Story by Elizabeth Walztoni, Reporter
Photo courtesy of Michael McCluskey
In tumultuous political times, it is easy to feel as though there is nothing we can do to change circumstances with which we do not agree. However, the ability to make a visible change in Michigan exists for all of us in the Voters Not Politicians anti-gerrymandering campaign. Those involved at Aquinas hope it can reinvigorate belief in integrity and effectiveness of our democracy.
Gerrymandering is the intentional redrawing of voting districts to produce a particular election outcome. It manifests in different ways; politicians separate groups of voters in such a manner that they cannot form a majority, or lump voting blocs together to create a majority when there isn’t one. Candidates themselves can be moved away from their home districts, or assigned to an area where another member of their party is running to eliminate their competition with opposing parties. It is not a partisan crime; both major parties have participated in gerrymandering throughout our state and beyond.
Redistricting occurs every ten years after the United States census with the intent of accurately representing voters. Michigan is one of 37 states that allows local politicians to draw these lines themselves, which is a fundamental conflict of interest, according to Aquinas Political Science Professor Dr. Molly Patterson. A case regarding the issue is currently in front of the Supreme Court, but, as Dr. Patterson warns, don’t expect it to fix the problem. This clash will remain unless power is placed back in the hands of constituents.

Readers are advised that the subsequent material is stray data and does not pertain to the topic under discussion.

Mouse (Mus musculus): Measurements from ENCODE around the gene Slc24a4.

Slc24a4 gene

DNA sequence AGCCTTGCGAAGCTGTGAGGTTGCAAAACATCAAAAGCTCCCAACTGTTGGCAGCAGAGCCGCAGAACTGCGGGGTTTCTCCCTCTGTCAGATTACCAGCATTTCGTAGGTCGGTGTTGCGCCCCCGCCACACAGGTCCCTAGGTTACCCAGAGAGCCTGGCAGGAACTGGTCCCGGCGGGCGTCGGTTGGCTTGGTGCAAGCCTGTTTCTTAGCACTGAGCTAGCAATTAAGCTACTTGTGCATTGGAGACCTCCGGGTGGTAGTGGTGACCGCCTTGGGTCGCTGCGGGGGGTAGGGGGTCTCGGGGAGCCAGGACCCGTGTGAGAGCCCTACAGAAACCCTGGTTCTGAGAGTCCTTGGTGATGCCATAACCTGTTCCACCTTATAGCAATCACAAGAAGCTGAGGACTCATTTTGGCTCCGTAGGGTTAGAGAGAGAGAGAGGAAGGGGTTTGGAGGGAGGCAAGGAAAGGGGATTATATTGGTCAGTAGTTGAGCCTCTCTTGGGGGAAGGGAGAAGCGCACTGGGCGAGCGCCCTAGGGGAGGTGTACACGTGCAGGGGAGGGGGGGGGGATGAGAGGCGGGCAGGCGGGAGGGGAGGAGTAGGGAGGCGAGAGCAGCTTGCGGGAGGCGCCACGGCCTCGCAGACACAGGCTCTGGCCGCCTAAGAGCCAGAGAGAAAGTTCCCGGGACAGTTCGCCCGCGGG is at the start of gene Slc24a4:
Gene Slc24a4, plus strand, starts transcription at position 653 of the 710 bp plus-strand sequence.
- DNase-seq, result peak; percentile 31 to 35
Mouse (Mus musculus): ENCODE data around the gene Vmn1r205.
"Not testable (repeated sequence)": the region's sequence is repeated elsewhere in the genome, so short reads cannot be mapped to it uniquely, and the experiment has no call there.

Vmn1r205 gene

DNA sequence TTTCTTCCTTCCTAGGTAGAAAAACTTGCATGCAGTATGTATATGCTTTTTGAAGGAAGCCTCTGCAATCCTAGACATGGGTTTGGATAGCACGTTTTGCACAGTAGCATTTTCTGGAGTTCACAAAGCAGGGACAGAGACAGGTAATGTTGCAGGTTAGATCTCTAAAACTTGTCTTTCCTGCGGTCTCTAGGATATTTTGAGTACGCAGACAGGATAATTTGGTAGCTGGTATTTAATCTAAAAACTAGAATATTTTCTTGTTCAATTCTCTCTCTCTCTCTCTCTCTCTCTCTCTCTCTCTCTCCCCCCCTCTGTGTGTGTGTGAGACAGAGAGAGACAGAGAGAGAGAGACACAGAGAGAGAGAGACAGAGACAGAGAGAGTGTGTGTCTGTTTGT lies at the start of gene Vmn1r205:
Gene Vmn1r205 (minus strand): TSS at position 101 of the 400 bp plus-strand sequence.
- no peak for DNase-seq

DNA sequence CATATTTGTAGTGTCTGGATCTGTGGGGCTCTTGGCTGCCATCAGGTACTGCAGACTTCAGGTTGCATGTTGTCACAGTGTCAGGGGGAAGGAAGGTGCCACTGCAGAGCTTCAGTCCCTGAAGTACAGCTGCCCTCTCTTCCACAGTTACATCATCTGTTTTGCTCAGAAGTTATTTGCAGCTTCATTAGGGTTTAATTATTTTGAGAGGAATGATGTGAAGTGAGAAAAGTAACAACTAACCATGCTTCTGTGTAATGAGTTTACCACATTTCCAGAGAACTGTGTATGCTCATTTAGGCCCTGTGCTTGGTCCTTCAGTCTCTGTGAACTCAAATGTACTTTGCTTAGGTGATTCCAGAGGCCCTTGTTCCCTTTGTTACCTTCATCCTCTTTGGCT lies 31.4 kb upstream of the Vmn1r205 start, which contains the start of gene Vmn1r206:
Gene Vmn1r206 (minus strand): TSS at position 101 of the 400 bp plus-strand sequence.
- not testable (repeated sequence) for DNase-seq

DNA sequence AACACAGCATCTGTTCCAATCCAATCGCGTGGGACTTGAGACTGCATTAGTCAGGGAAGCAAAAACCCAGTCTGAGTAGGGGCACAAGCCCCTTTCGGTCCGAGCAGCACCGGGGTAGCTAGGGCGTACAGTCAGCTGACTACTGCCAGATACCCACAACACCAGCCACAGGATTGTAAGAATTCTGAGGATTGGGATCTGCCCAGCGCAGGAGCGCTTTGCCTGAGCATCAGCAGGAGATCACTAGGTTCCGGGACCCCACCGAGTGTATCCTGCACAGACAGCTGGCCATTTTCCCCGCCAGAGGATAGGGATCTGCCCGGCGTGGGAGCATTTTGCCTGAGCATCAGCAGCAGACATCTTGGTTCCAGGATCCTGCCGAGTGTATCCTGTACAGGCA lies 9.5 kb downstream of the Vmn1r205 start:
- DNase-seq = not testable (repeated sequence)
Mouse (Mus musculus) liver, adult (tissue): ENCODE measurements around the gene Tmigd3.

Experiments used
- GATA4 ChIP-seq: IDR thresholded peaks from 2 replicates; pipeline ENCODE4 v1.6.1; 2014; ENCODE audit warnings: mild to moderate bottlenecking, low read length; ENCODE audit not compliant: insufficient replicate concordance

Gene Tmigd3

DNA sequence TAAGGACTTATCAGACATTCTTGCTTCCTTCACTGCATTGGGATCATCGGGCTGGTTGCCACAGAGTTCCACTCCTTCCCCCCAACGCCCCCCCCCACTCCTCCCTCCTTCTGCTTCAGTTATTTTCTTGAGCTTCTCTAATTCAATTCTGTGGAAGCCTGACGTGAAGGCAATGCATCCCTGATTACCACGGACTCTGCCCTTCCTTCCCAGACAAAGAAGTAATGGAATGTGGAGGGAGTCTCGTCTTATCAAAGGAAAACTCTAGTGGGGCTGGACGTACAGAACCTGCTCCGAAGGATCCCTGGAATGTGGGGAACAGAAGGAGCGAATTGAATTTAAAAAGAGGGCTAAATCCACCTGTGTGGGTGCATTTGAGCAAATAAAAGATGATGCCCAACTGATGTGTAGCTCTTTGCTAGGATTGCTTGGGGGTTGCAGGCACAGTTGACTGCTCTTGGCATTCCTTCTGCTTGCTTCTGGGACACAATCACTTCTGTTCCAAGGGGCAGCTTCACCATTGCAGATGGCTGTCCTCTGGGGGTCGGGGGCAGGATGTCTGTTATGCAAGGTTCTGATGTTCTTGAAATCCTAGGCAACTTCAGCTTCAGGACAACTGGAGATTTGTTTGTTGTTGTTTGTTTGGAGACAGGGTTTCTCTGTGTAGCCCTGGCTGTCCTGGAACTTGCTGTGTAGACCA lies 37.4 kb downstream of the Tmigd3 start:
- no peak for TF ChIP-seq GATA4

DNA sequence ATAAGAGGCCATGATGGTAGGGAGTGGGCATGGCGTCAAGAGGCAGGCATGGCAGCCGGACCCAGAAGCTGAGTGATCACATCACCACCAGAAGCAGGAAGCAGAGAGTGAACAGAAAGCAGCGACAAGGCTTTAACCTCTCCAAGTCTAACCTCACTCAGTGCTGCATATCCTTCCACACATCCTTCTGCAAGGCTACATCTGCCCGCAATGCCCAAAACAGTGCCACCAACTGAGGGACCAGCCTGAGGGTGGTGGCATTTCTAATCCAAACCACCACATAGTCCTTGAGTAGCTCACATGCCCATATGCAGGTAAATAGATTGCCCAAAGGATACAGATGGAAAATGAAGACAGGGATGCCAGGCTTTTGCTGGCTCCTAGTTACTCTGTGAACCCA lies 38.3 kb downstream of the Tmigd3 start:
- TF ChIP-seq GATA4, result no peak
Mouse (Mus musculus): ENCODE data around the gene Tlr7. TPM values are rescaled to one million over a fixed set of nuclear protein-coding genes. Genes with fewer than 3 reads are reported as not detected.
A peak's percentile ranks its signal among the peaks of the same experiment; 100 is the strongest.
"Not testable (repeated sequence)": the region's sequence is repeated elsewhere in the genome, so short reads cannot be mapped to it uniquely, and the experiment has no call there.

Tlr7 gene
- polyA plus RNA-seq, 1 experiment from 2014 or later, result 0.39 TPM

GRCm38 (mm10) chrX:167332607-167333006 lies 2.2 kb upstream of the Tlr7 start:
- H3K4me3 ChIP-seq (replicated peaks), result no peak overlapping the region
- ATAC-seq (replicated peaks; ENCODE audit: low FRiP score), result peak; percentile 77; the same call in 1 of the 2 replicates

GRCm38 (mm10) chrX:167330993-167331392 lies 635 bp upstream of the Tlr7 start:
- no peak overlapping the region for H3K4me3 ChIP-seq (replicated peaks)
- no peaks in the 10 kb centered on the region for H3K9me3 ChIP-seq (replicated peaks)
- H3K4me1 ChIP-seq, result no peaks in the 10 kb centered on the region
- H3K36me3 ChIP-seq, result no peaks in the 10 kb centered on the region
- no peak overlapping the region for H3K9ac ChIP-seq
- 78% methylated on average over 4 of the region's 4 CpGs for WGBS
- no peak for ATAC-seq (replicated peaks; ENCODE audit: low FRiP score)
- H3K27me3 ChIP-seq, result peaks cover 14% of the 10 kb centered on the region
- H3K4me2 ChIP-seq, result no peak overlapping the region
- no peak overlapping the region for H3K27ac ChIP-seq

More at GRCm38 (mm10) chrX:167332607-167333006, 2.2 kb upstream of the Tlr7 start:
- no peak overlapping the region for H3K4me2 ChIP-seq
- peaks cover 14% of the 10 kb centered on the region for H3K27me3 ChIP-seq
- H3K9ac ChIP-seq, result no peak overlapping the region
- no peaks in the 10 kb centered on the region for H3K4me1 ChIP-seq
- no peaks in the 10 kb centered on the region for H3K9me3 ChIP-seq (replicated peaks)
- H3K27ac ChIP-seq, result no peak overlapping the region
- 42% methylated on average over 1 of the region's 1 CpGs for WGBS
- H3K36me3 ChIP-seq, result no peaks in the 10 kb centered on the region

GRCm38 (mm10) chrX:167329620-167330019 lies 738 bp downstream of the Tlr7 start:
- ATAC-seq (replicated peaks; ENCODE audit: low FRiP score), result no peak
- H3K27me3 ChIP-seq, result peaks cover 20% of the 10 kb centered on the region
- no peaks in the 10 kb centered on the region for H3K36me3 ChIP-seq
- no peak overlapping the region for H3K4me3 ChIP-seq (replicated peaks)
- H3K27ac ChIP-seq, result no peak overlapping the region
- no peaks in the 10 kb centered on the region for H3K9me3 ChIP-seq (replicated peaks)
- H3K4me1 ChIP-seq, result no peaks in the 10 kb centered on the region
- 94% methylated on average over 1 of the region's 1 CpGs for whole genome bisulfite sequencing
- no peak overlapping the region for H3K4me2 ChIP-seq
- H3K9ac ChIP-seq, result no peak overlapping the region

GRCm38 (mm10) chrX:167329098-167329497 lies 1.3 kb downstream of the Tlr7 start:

That’s where Voters Not Politicians comes in. Founded by Katie Fahey, an Aquinas alumna, the organization is proposing a ballot measure that would create a commission of citizens to determine districts. To become a measure, the initiative must collect 315,654 signatures across the state by February. That measure would then require a majority “yes” vote in the 2018 general election, making it an amendment to the Michigan constitution. Petitions such as these do not often succeed, and even more rarely those with no paid individuals collecting signatures — but Voters Not Politicians has found grassroots success.
One of its volunteer petitioners is Claudia Boerigter, a junior at Aquinas. She became involved because she wants to see a country where our votes matter and we have fair representation from our congressmen. She finds the campaign inspiring because it connects her to people who are “just as passionate about making sure our democracy works.” This is rare, as both she and Dr. Patterson have observed widespread apathy towards the political system.
Disillusionment in the integrity of our government structures is the “fundamental challenge” facing the United States today, according to Dr. Patterson.
“Our future as a democracy rests on people caring about it and being willing to do the work, and if it is left on autopilot, we will end up with a system we did not choose and do not want,” Dr. Patterson said. To begin fixing the system, we must engage with it.
In the case of gerrymandering, Patterson believes being informed is half the battle. She urges students to educate themselves and others on the issue. Boerigter adds that registering to vote and participating in local elections are also vital.
If you are interested in becoming a part of the Voters Not Politicians campaign directly, or would like more information, contact Claudia Boerigter at firstname.lastname@example.org or visit votersnotpoliticians.com.